Cities have the potential to be tremendously green. Heavy use of public transit, coupled with smaller living spaces and a general concentration of impact, mean that the average citizen living in Manhattan (theoretically), has a carbon footprint much smaller than a typical suburbanite. The problem is, feeding these city dwellers involves importing food from around the world.
Luckily, urban farming, which used to be a fringe concept for hippies and squatters, is taking hold in Manhattan and in cities across the country. With limited green space, these farms are forced upward, to the roofs of homes and businesses across the city.
The benefits for the cities (both residents and governments) are innumerable - decreased storm water runoff, decreased carbon usage for cooling, more local produce, job creation, etc. And city-living isn't so bad for the growers either - pest control is much easier in the city, where deer and rabbits are not as common.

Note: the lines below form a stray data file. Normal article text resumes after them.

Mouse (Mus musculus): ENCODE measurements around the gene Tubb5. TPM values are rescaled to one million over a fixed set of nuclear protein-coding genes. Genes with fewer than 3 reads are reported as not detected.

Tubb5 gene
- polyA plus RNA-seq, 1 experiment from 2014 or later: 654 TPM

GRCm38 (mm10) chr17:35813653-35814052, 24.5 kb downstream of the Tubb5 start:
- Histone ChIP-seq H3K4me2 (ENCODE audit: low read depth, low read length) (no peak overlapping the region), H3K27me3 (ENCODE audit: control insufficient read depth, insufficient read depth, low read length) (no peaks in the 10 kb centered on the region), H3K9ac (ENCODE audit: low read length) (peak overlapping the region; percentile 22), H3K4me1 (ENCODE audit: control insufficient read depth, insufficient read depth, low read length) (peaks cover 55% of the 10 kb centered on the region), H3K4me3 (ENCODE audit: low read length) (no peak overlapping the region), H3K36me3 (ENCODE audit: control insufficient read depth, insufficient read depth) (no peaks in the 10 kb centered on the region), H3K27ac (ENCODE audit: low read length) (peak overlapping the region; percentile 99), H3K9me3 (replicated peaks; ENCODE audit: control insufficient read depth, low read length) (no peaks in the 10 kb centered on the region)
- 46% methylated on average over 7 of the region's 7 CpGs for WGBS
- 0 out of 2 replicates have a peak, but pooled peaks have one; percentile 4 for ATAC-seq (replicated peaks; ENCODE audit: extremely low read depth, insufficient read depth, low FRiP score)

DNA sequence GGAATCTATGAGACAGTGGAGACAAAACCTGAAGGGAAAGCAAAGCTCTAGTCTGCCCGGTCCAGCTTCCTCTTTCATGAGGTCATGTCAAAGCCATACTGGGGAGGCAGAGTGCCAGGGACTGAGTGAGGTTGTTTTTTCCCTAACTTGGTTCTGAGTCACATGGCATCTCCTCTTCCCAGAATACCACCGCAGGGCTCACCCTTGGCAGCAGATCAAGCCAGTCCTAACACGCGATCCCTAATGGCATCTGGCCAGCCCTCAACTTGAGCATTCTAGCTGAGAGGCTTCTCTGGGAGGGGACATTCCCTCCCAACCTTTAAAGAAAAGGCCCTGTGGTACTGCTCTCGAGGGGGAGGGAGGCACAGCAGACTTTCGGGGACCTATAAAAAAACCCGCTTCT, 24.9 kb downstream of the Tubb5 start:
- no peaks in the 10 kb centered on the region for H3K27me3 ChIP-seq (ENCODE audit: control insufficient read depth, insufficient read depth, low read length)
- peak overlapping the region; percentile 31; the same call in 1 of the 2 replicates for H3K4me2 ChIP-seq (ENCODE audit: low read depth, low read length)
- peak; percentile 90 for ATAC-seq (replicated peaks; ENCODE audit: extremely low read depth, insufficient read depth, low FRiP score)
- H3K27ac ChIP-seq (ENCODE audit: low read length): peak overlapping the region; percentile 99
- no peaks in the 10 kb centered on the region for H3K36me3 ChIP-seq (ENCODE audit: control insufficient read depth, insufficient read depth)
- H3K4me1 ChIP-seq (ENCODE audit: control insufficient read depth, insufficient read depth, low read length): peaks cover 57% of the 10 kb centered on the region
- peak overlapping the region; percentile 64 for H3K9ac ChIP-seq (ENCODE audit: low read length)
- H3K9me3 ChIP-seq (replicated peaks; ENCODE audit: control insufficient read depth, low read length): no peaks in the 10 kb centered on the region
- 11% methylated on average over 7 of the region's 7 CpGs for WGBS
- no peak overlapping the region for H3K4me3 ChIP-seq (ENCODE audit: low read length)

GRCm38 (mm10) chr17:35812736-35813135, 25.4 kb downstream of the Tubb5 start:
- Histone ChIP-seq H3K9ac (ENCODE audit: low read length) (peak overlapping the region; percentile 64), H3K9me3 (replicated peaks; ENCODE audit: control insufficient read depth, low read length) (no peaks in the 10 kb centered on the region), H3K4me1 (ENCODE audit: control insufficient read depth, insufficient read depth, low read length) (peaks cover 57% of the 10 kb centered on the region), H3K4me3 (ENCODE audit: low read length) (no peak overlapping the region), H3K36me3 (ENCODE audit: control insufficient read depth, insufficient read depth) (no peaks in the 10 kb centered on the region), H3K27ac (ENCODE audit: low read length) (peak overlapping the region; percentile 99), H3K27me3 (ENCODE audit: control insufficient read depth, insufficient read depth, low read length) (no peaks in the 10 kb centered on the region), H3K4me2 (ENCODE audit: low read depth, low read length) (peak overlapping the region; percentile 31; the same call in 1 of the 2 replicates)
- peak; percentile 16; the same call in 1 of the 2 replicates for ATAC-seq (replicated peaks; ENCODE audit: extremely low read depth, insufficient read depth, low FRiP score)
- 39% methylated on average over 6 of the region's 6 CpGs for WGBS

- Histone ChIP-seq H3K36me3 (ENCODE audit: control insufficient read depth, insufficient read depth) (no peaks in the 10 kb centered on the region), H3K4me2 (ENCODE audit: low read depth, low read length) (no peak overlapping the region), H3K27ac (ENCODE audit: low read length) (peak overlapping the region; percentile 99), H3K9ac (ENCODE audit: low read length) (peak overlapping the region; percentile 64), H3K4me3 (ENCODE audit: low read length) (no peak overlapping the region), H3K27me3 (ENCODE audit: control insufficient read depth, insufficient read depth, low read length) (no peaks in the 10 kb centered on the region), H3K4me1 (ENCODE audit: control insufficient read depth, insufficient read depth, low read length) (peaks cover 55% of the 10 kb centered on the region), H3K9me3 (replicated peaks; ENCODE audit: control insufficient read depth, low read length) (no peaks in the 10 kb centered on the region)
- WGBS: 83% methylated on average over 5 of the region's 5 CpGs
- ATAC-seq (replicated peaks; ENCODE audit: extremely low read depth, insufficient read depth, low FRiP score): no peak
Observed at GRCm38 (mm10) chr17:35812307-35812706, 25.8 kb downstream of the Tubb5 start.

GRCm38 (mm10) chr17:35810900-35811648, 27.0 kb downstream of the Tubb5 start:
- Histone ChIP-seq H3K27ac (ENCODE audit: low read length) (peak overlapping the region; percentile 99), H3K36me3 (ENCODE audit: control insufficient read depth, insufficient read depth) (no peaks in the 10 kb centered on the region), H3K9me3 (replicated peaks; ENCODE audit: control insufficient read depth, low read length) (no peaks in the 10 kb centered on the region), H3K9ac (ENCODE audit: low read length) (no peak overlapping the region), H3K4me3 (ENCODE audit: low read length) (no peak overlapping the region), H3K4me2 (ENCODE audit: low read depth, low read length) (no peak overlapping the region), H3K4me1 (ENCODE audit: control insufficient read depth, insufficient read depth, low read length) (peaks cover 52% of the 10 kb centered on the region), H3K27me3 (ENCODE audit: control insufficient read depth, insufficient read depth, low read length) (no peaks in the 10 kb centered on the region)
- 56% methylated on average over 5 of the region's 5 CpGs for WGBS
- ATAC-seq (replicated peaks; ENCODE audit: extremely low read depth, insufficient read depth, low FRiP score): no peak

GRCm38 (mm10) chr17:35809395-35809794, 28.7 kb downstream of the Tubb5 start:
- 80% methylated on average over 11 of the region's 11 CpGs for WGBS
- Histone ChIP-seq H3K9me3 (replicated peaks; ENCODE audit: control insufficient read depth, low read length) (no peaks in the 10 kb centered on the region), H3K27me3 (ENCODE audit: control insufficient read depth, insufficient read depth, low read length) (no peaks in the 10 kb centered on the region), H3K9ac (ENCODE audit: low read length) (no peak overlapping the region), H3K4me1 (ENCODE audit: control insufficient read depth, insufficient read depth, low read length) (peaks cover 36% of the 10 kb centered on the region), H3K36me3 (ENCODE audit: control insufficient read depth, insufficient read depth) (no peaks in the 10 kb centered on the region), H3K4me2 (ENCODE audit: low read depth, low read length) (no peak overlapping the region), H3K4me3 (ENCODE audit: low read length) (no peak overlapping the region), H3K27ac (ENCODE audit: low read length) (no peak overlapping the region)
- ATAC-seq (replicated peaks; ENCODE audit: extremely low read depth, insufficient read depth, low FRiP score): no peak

Farms are popping up all over New York (which seems to be the mecca for urban-rooftop farming), and selling their produce at nearby supermarkets and corner stores. Certainly, the farms don't have the capacity to feed the entire city, but it is a step in the right direction. More importantly, it starts a conversation about food systems and the miles our food travels before arriving on our plate.
In Rooftop Farming, New York City as a Leader from The NY Times
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